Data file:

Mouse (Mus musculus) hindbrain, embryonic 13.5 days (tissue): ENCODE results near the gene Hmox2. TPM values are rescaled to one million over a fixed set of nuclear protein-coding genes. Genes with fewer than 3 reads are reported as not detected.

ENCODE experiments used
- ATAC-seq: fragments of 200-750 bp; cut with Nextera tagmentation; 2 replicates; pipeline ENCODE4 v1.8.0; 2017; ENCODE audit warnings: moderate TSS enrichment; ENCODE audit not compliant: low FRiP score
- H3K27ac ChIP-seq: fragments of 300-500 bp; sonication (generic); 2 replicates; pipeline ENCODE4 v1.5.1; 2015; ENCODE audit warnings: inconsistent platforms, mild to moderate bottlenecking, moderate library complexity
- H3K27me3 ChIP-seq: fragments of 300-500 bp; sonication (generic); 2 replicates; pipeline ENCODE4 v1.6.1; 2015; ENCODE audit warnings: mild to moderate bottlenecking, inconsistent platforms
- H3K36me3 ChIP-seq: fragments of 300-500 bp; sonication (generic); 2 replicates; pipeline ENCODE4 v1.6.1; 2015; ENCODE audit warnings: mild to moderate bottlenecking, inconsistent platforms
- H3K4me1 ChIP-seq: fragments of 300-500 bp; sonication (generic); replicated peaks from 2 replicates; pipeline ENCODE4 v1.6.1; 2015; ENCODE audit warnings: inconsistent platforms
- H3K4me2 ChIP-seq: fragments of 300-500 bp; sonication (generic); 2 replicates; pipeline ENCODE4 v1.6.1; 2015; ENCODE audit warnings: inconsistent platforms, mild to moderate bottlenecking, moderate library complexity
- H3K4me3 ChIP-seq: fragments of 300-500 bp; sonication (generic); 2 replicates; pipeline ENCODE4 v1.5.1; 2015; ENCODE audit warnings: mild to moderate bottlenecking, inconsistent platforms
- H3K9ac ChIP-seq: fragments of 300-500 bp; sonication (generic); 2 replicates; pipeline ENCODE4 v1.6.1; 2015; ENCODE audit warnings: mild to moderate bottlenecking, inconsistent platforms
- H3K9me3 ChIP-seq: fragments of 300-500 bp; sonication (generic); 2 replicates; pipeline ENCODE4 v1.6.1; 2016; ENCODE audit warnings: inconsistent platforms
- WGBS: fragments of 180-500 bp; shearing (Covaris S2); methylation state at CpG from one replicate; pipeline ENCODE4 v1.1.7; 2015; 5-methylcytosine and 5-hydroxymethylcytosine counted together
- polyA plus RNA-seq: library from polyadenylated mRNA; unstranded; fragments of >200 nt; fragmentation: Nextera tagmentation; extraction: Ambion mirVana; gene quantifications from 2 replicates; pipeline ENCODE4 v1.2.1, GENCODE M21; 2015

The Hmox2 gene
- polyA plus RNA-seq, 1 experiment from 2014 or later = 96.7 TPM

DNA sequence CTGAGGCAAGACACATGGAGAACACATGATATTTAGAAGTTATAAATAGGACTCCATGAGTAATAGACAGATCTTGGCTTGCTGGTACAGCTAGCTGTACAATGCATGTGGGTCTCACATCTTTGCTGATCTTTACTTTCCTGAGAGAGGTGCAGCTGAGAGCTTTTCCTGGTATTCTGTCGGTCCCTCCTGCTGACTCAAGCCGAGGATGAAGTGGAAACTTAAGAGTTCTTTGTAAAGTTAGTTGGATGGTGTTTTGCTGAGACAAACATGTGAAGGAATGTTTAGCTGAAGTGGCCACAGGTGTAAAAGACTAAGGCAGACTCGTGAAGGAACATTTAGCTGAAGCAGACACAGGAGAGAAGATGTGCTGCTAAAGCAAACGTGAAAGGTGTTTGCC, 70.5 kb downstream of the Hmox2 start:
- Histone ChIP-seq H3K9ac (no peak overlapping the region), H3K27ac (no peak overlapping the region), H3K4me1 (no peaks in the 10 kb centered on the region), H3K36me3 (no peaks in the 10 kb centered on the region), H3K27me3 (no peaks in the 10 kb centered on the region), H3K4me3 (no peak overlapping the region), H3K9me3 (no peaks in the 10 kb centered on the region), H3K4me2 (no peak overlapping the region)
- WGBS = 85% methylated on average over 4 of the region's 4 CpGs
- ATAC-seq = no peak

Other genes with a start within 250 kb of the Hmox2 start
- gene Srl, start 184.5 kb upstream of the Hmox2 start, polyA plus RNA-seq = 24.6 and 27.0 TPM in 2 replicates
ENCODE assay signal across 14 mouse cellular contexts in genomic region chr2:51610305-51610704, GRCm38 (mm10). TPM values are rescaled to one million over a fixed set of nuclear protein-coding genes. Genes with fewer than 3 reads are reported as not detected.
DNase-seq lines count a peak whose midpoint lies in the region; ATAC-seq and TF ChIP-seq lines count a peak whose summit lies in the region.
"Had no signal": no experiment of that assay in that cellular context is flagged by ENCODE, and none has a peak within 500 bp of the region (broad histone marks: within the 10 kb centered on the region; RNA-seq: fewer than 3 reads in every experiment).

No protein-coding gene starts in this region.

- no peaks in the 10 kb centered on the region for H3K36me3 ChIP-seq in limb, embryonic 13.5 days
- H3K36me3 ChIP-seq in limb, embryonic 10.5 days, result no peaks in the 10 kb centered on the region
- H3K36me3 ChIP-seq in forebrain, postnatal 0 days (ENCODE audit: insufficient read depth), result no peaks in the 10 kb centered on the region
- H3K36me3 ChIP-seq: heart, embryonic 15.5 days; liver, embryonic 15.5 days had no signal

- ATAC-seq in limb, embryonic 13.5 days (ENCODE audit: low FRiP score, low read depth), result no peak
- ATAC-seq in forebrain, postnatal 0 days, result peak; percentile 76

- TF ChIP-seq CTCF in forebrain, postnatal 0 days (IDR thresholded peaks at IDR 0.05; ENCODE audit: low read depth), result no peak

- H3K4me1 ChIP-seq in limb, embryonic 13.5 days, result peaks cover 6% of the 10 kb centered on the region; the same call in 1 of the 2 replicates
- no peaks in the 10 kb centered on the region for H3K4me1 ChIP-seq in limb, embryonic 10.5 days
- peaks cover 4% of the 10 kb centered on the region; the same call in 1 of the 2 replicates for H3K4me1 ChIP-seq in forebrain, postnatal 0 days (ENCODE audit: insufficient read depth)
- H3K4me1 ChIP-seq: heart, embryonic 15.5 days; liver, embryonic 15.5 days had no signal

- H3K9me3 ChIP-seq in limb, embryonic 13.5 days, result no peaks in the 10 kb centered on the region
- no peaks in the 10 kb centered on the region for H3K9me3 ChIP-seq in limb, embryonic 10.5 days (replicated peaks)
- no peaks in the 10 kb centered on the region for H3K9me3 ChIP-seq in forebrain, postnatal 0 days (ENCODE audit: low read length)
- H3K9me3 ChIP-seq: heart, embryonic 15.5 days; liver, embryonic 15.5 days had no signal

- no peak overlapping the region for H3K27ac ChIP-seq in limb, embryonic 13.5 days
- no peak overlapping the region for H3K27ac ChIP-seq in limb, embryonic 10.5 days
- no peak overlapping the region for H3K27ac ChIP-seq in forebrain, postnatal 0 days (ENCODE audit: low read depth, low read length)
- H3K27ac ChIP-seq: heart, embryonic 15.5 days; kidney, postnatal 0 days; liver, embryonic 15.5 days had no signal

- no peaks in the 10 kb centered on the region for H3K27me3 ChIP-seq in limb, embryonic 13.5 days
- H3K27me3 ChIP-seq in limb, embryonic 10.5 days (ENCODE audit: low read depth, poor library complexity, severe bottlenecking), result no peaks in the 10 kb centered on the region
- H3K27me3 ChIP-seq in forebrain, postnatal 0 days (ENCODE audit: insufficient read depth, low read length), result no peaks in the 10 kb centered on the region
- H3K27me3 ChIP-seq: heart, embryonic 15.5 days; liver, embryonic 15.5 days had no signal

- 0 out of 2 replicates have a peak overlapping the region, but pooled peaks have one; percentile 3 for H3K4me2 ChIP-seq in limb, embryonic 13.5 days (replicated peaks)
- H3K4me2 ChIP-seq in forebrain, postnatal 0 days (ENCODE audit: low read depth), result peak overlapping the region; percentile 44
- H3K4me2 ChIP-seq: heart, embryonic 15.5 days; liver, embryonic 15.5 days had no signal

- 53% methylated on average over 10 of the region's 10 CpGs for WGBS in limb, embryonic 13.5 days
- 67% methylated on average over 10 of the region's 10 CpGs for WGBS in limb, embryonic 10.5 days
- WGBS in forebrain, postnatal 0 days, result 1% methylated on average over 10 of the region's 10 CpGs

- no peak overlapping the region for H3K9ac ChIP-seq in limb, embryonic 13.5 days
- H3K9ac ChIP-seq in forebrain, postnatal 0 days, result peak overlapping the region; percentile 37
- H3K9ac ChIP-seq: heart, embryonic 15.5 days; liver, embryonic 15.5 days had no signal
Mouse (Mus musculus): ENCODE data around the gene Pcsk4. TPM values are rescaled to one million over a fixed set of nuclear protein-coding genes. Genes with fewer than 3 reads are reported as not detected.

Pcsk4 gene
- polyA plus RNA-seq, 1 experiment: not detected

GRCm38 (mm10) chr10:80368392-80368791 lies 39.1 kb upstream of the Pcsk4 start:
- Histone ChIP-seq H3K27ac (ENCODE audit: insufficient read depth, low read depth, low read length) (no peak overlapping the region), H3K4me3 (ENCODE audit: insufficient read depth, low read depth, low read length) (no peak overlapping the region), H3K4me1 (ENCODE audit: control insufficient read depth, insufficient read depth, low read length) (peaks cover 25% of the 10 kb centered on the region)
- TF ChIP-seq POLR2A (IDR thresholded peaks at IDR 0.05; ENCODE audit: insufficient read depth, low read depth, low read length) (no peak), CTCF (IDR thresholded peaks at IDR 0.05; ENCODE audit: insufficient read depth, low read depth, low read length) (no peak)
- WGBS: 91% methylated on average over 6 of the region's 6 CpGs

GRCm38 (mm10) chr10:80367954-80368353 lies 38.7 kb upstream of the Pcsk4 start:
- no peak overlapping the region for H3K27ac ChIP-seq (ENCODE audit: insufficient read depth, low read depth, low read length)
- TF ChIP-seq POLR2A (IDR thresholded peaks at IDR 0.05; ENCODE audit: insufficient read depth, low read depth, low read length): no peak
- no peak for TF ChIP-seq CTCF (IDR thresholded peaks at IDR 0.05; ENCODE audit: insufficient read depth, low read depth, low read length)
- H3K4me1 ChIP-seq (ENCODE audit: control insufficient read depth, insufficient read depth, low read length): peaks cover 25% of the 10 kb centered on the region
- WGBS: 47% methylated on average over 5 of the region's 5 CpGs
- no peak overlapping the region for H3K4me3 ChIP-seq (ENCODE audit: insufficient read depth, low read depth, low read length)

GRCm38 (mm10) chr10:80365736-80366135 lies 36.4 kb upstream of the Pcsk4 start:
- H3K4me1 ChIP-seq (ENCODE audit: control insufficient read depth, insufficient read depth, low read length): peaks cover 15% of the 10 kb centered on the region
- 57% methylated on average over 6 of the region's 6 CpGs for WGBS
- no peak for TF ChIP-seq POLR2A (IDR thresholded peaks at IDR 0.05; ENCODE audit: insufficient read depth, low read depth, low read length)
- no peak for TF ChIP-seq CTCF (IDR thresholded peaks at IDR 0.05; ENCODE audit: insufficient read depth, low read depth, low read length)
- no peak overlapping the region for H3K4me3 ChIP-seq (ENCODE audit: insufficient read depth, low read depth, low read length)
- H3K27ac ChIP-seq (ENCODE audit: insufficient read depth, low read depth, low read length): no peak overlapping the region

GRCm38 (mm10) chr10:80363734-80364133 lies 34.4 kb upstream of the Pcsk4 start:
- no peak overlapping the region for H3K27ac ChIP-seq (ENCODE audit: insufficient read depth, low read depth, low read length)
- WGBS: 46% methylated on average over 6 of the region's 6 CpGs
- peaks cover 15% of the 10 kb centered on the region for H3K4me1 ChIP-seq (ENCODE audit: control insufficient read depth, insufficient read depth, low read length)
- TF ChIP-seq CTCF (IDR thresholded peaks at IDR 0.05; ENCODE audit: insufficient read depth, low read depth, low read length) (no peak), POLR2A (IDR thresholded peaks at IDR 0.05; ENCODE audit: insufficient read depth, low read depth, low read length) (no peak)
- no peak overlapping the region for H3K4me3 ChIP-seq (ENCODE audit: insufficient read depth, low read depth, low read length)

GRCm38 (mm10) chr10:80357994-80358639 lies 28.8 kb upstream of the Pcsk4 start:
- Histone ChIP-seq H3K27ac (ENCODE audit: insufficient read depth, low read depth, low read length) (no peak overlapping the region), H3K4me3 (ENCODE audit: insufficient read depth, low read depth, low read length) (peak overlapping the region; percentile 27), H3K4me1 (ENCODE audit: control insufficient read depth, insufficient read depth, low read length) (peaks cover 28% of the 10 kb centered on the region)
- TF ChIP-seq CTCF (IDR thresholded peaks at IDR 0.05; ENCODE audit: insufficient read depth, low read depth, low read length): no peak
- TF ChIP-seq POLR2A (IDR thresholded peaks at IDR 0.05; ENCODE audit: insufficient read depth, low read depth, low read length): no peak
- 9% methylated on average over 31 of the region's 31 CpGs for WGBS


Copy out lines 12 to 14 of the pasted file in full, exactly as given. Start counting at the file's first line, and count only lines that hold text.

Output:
- WGBS: fragments of 180-500 bp; shearing (Covaris S2); methylation state at CpG from one replicate; pipeline ENCODE4 v1.1.7; 2015; 5-methylcytosine and 5-hydroxymethylcytosine counted together
- polyA plus RNA-seq: library from polyadenylated mRNA; unstranded; fragments of >200 nt; fragmentation: Nextera tagmentation; extraction: Ambion mirVana; gene quantifications from 2 replicates; pipeline ENCODE4 v1.2.1, GENCODE M21; 2015

The Hmox2 gene